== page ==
Dr. John Tancock, Duchamp and China, Lecture on Febuary 7th 2014. Photo Carlos Avendaño Dr. John Tancock, Duchamp and China, Lecture on Febuary 7th 2014 
Ai Weiwei, Hanging Man, 1985. Clothes hanger, 39 x 28cm. Courtesy of the artist.
Tancock is a former curator at the Philadelphia Museum of Art (1967-72) and senior vice president of Sotheby’s (1972-2008). He is presently advisor to Chambers Fine Art, New York and Beijing, and a freelance curator. 
Wang Xingwei, Thomas, 1997. Oil on canvas, 150 x 180 cm. Courtesy Galerie Urs Meile, collection of Uli Sigg.

Huang Yong Ping, The Wise Man Learns from the Spider How to Spin a Web, 1994. Photocopy of Dialogues with Marcel Duchamp, metal, wood, spider, 150 x 150 x 250 cm,. Courtesy of the artist.
Dr. John TancockDuchamp and China, Lecture on Febuary 7th 2014. Photo Carlos Avendaño
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Dr. John Tancock, Duchamp and China, Lecture on Febuary 7th 2014
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Ai Weiwei, Hanging Man, 1985. Clothes hanger, 39 x 28cm. Courtesy of the artist.

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Tancock is a former curator at the Philadelphia Museum of Art (1967-72) and senior vice president of Sotheby’s (1972-2008). He is presently advisor to Chambers Fine Art, New York and Beijing, and a freelance curator.
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Wang Xingwei, Thomas, 1997. Oil on canvas, 150 x 180 cm. Courtesy Galerie Urs Meile, collection of Uli Sigg.

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Huang Yong Ping, The Wise Man Learns from the Spider How to Spin a Web, 1994. Photocopy of Dialogues with Marcel Duchamp, metal, wood, spider, 150 x 150 x 250 cm,. Courtesy of the artist.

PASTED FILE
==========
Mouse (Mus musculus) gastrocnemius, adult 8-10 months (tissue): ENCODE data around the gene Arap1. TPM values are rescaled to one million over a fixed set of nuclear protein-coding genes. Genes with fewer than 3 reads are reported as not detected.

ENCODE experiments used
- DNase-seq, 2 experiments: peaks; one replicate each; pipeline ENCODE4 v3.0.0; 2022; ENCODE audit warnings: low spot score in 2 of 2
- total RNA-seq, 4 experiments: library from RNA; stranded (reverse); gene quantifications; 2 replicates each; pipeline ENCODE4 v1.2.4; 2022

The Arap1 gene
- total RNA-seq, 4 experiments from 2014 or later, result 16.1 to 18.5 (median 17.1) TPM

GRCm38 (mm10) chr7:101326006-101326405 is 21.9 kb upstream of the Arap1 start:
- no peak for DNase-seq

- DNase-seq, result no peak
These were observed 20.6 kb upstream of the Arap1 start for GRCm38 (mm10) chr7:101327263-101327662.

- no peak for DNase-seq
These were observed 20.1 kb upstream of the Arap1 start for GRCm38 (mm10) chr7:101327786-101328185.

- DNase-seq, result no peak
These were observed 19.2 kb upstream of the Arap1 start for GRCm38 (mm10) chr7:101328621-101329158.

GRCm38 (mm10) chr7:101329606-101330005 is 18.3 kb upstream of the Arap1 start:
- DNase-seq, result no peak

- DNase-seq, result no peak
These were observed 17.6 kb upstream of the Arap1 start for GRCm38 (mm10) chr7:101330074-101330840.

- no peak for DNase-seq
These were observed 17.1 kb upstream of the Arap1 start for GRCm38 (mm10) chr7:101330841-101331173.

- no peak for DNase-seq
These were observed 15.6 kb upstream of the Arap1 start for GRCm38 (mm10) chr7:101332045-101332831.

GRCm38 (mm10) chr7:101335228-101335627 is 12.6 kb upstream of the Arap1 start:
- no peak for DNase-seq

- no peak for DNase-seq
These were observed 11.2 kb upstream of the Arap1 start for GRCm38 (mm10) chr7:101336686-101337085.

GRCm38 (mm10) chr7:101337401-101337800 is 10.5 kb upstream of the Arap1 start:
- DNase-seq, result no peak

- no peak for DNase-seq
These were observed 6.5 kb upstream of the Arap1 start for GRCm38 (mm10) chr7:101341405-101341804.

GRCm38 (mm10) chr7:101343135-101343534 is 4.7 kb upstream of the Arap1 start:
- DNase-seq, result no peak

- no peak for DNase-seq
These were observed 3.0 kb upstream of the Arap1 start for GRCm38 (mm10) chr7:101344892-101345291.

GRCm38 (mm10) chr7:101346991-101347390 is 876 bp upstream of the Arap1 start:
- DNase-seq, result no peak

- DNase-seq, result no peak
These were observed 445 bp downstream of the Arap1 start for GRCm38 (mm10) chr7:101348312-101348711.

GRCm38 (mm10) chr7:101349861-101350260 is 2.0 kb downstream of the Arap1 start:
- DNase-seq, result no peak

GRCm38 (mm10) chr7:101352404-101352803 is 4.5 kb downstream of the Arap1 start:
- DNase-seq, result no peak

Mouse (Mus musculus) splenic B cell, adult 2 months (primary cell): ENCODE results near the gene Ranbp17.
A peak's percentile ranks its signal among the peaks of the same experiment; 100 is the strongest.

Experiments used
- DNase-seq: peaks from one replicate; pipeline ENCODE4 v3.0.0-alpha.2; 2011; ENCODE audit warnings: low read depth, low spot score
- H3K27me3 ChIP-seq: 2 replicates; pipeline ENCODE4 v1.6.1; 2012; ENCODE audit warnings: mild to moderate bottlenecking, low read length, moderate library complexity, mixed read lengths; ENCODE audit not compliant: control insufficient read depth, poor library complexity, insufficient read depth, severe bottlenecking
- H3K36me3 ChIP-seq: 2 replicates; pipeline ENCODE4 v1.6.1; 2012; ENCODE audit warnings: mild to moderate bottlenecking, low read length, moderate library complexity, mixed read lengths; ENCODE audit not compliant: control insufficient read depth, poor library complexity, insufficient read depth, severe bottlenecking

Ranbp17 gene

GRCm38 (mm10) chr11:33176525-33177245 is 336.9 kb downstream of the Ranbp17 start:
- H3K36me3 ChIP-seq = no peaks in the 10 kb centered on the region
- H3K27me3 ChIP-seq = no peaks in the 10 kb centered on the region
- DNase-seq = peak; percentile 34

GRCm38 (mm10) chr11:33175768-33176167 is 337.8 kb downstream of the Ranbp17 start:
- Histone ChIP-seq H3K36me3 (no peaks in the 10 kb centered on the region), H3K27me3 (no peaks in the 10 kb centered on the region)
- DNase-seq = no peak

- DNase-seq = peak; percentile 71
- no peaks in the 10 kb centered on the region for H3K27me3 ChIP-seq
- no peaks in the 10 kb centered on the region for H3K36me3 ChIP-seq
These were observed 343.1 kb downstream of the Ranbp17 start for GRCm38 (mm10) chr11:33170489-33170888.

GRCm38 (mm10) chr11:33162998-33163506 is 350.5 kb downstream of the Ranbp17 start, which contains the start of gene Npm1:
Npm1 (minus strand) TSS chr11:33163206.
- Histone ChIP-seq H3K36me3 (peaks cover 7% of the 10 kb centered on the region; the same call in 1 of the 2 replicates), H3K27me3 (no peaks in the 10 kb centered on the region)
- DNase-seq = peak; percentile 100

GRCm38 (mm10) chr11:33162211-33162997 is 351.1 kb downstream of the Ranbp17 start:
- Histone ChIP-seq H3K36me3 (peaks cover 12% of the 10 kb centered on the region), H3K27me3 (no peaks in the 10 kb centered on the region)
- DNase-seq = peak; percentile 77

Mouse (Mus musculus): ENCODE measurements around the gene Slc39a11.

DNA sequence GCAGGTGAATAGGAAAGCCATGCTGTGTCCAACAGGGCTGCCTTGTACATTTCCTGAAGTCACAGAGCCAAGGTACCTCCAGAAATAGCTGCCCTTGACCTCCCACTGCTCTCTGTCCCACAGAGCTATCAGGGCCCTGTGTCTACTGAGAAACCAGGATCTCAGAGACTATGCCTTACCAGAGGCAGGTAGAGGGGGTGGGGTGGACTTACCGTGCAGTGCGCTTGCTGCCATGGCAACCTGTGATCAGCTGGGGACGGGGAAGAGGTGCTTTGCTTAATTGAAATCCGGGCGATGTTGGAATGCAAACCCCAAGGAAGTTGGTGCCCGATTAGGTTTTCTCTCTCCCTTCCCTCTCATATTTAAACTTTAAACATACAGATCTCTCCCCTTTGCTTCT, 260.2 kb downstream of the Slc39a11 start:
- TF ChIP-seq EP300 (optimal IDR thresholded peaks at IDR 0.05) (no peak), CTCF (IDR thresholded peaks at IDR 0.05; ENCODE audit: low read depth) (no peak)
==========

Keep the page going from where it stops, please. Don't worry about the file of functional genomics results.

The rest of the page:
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Dr. John L. Tancock: Duchamp and China

February 7, 2014–Lecture begins at 6:30 pm

Opening Reception:
 
Lecture:
Dr. John L. Tancock, Duchamp and China
Friday, February 7, 2014, 6:30 pm
 
Free and Open to the Public


Duchamp and China explores the influence of Marcel Duchamp on contemporary Chinese art from the 1980s until the present day. As information on contemporary Western modern and contemporary art began to pour into China in the 1980s, Duchamp became a major influence on many artists even although no actual works had been seen. Based on the exhibition Duchamp and/or/in China held at the Ullens Center for Contemporary Art (UCCA), Beijing in 2013, the lecture adds a new dimension to our understanding of Duchamp’s role as the most influential artist of the twentieth century. 
 
Bio
John L. Tancock was born in London and was educated at Downing College, Cambridge and the Courtauld Institute, University of London. From 1967 to 1972 he was Associate Curator in the department of Nineteenth and Twentieth Century Art and Curator of the Rodin Museum, Philadelphia Museum of Art. He received his Ph.D. from the Courtauld Institute for “The Sculpture of Auguste Rodin” in 1977. From 1972 to 2008 he was employed by Sotheby’s in New York, as Director of Contemporary Art from 1972 to 1977, Director of the department of Impressionist and Modern Painting from 1977 to 1993, President of Sotheby’s Japan from 1993 to 1995 and in 2005-2006.
 
Tancock is presently advisor to Chambers Fine Art, New York and Beijing, and a freelance curator. Since 2008 he has been actively involved in the development of contemporary Chinese art.